Brantford seeks input on improving public schools

BRANTFORD – Let’s talk about building better schools.

To kick off education week with the Grand Erie District School Board, the elementary teachers’ foundation held its first ever community forum last night in Brantford to engage with the community and share ideas on how the public school system could benefit, also focusing on indigenous issues and ideas.

“We all want to ensure our public education system and schools are the best they can be,” said Grand Erie Local President Shawn Martin, Monday, May 1. “That’s why we’re reaching out to our communities to ensure that everyone’s voice is heard at this forum.”

From class size to standardized testing, to support for students with special needs and other issues, it’s important to come together to discuss how public schools can better serve the community’s children, families, and communities.

The forum was held for parents, school and parent council members, community groups, leaders in education, and others to share their ideas on how to build better public schools.

The night included a panel discussion, small group interactions and presentations, followed by a large group discussion where the ideas issues and topics were further fleshed out.

The foundation selected panelists who have very active roles in the lives of Brantford’s and its surrounding community members.

Dave Carrol, a church leader with the Freedom House Church in Brantford was a panelist who shared a little bit of his story and how he is helping people find out and use their skills to serve their community.

“How can I be in my neighbour’s life?” is what Carrol asked when first addressing the audience. He said that everybody has a place and a skill they can be using.

Carrol is also the founder of “the Kindness Project”, a Queen’s Jubilee Medal Recipient, breakfast program co-ordinator, and a local superhero (Captain Kindness).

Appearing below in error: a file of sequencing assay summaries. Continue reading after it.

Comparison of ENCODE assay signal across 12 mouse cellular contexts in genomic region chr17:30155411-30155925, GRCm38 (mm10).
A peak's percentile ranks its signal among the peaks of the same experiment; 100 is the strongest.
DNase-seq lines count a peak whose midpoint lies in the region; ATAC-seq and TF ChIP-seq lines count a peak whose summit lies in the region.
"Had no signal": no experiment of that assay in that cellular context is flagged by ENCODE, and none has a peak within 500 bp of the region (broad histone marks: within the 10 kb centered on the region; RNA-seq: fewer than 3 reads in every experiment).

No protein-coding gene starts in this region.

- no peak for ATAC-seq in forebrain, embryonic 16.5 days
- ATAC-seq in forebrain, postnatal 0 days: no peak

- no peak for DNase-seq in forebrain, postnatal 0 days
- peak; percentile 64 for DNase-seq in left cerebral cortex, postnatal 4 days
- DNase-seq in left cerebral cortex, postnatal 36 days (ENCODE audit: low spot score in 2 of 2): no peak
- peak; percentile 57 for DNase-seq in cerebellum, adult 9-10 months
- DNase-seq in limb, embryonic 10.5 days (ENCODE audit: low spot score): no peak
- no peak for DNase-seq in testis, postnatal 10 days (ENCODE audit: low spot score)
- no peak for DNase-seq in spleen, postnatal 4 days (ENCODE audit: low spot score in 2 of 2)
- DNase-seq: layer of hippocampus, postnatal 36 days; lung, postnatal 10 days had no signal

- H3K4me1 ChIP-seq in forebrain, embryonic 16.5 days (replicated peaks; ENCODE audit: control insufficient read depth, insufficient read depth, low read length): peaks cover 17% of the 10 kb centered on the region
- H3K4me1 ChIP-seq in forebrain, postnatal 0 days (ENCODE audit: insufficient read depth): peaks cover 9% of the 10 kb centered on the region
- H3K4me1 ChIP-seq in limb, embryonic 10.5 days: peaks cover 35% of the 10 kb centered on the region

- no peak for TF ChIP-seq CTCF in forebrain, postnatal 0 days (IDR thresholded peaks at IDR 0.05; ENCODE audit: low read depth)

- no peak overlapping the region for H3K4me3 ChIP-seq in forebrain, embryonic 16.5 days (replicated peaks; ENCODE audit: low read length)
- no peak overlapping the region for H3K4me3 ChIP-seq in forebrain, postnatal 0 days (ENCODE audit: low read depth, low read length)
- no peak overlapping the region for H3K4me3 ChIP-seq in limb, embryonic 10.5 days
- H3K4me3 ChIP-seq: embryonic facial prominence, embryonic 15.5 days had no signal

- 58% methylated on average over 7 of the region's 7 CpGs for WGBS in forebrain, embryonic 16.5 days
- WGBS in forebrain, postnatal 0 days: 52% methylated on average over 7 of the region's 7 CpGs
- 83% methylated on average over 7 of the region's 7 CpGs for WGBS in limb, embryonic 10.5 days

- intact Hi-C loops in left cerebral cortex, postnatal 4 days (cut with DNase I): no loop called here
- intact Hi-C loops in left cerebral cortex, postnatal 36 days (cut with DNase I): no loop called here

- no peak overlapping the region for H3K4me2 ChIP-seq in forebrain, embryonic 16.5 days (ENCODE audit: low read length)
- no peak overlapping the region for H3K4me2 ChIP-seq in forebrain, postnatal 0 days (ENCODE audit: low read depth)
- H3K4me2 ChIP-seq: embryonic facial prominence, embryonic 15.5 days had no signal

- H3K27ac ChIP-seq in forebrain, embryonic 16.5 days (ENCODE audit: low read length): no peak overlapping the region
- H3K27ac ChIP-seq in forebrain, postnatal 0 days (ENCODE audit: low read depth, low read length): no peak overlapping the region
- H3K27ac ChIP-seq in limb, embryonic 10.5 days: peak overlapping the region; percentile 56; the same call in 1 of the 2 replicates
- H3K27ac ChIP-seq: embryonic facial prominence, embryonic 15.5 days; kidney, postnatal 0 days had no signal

Sabrina Sawyer spoke next on her role and view on indigenous education within the school board and how the goal should be to teach students Canada’s true history, yet also focus on the important on the issues of healing prior mistrusts, broken treaties, and cultural sensitivity.

“Not any of the original treaties have been upheld,” said Sawyer as she held up a replica Two Row Wampum belt and explained its importance. “We’ve gotten off track. Our job now is to try and get back on track while respecting one another’s journey.”

Sawyer is an elementary school teacher and indigenous education consultant with the school board and a member of the Grand Erie Elementary Teachers’ Foundation Executive.

The final panelist, Marc Laferriere, spoke on children’s mental health and his role in navigating mental health within the school board. He started by giving the audience a few statistics on the percentage of millenials who currently face issues in mental health. A millenial is common western term for individuals born between 1981 and 1997.

Laferriere asked why the group thinks millenials are under a lot of stress and some of the responses were: job uncertainty, changes in parenting skills, environmental issues, social media, and more.

“Mental health issues is becoming less stigmatized,” said Laferriere. He also explained how students are likely to be affected by certain triggers and shared tips on how to navigate those waters.

Laferriere is a Justice Studies professor and the co-ordinator of the Community and Justice Services Program at Mohawk College’s School of Community and Urban Studies.

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